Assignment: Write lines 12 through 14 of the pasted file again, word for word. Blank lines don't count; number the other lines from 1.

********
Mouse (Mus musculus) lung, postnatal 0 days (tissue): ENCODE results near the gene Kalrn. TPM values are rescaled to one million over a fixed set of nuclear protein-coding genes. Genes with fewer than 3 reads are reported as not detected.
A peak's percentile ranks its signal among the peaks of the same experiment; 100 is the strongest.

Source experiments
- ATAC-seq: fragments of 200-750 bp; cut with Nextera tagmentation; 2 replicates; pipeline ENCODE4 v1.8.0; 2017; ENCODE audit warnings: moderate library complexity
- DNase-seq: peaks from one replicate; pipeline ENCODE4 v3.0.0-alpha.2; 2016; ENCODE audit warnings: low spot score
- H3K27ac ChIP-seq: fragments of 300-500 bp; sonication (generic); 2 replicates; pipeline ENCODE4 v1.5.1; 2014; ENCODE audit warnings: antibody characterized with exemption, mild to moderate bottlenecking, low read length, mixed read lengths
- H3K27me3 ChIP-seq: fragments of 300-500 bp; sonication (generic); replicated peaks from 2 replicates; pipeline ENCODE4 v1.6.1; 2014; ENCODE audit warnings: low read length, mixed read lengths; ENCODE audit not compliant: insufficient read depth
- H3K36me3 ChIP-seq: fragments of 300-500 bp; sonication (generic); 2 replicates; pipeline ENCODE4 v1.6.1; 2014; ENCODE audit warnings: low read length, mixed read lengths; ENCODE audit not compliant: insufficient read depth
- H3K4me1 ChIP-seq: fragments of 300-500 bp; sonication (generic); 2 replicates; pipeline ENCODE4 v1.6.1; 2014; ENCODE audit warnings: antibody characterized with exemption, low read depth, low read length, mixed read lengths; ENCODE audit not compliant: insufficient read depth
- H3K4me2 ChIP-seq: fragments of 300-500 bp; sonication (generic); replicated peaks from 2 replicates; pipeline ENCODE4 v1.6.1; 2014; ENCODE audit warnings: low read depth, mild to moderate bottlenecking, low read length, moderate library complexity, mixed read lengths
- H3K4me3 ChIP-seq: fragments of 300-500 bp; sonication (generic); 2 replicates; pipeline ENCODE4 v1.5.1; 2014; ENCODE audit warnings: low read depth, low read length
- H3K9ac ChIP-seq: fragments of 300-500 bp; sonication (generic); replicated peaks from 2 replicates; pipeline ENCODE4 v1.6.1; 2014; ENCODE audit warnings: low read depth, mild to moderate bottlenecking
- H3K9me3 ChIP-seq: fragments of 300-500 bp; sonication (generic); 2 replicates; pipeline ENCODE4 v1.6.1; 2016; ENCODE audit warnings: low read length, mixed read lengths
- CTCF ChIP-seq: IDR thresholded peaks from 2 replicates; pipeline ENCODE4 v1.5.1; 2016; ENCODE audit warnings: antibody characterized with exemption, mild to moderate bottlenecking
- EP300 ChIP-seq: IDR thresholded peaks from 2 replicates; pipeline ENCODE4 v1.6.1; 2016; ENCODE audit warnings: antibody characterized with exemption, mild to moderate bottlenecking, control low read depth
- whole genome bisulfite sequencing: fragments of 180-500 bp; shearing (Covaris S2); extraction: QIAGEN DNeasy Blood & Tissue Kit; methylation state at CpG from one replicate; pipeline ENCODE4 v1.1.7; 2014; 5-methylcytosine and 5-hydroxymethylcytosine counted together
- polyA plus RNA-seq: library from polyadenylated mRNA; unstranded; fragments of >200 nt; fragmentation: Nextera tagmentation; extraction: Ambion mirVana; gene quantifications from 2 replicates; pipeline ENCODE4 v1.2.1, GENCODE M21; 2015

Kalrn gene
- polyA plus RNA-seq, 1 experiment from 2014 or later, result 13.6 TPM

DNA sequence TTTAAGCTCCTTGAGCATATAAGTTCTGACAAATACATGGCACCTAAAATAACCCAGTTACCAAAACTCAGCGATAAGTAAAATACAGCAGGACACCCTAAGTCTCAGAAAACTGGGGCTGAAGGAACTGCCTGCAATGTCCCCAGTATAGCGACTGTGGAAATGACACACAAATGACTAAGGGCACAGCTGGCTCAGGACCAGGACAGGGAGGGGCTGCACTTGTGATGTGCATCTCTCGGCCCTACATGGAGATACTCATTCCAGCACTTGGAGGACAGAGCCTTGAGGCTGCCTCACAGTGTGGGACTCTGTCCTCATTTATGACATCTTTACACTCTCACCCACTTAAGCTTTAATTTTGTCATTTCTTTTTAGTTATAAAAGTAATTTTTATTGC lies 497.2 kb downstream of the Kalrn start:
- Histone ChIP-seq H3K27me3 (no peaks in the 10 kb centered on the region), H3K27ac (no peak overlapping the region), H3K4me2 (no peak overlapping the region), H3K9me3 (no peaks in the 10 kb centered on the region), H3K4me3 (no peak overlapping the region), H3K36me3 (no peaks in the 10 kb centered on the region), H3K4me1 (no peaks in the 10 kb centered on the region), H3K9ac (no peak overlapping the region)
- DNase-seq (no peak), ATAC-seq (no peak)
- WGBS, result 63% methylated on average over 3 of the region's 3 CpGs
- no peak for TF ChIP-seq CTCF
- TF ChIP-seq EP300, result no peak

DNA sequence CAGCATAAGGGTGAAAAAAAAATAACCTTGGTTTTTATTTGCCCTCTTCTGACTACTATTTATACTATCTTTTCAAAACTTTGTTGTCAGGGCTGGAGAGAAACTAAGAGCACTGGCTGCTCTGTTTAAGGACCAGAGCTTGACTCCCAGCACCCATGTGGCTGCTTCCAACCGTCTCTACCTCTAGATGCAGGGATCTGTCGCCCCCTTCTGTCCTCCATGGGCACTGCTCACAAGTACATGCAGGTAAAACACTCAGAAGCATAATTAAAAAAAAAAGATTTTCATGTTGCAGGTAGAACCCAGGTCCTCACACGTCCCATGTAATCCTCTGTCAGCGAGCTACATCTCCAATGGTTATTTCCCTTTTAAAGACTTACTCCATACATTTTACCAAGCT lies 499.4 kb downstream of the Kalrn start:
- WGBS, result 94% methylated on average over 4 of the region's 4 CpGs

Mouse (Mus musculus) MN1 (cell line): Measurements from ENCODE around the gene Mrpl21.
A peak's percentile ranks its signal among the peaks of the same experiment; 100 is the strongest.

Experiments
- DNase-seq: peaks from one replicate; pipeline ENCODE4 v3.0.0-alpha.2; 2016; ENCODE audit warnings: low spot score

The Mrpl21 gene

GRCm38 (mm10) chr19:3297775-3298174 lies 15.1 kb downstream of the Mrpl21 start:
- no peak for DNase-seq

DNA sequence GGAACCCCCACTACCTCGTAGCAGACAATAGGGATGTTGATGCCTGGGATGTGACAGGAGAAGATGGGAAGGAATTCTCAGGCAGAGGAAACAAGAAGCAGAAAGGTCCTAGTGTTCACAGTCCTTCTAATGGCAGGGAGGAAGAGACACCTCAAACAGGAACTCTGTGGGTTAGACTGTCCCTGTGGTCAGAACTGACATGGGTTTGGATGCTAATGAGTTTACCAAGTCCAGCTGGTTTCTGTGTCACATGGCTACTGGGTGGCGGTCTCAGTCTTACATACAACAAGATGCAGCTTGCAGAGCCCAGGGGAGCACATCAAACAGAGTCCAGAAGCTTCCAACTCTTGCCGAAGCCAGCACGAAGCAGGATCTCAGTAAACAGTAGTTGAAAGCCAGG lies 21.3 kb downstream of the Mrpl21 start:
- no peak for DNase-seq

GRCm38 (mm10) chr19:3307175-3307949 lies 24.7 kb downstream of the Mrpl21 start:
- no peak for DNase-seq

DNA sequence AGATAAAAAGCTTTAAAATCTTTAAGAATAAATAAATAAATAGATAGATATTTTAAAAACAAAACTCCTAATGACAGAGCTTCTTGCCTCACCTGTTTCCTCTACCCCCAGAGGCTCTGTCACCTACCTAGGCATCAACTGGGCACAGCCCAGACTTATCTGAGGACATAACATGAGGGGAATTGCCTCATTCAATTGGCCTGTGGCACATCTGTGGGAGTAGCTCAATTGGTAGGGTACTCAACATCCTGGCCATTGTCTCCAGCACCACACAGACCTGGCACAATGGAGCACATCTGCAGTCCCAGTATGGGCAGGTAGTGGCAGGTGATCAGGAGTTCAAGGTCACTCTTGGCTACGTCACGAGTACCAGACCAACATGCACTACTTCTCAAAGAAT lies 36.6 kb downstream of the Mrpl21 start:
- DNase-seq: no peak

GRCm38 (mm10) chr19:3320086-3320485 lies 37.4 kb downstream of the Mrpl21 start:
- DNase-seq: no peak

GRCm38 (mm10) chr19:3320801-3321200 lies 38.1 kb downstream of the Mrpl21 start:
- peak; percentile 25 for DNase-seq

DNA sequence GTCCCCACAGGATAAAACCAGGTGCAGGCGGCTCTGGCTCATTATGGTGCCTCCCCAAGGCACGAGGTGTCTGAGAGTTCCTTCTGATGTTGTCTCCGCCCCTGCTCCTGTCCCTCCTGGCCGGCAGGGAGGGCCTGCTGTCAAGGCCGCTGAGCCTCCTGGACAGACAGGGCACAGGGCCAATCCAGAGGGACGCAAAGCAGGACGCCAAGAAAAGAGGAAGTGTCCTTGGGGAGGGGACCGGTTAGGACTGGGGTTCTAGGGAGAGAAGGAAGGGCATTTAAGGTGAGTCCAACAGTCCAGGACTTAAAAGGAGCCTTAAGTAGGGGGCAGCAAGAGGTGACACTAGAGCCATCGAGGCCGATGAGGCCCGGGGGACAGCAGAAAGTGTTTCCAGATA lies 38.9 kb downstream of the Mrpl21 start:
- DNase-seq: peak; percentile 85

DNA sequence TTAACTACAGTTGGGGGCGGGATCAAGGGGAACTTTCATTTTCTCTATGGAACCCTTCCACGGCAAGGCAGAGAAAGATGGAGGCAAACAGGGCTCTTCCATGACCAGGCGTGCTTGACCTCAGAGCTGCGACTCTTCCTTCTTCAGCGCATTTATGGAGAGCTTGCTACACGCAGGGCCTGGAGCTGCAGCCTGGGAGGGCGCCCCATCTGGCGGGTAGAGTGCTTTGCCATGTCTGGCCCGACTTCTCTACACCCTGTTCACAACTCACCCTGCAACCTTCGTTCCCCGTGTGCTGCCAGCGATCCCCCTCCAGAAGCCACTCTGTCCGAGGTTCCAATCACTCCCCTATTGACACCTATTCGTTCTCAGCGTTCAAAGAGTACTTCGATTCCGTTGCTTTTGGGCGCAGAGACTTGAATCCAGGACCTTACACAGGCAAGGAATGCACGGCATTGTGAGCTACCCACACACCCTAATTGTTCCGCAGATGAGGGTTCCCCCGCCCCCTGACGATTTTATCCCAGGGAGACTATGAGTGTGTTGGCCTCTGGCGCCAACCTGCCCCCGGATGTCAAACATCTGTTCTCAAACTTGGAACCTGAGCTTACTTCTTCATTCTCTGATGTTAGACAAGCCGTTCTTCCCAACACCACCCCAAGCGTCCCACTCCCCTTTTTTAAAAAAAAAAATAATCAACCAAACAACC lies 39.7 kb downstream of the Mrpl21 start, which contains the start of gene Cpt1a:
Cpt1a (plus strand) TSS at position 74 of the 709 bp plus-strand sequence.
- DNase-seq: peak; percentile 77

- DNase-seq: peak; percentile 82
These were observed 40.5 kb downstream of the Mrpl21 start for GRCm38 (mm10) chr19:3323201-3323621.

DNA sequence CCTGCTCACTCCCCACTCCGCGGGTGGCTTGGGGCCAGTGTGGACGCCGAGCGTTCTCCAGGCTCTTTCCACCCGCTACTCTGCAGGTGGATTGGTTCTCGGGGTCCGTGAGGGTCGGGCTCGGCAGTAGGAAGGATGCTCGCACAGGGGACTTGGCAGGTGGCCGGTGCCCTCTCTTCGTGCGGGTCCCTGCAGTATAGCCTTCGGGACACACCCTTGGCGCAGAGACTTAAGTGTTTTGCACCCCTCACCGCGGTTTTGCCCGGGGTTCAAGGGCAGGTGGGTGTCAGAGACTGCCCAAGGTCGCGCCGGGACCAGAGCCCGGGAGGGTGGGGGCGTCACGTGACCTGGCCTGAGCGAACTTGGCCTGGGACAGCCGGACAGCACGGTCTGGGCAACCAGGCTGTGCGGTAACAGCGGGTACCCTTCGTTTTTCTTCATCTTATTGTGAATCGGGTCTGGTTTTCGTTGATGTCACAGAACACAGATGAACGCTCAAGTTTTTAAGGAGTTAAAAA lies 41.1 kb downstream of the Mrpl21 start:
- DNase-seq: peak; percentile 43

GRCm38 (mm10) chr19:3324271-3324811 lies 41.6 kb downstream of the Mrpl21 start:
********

- H3K9ac ChIP-seq: fragments of 300-500 bp; sonication (generic); replicated peaks from 2 replicates; pipeline ENCODE4 v1.6.1; 2014; ENCODE audit warnings: low read depth, mild to moderate bottlenecking
- H3K9me3 ChIP-seq: fragments of 300-500 bp; sonication (generic); 2 replicates; pipeline ENCODE4 v1.6.1; 2016; ENCODE audit warnings: low read length, mixed read lengths
- CTCF ChIP-seq: IDR thresholded peaks from 2 replicates; pipeline ENCODE4 v1.5.1; 2016; ENCODE audit warnings: antibody characterized with exemption, mild to moderate bottlenecking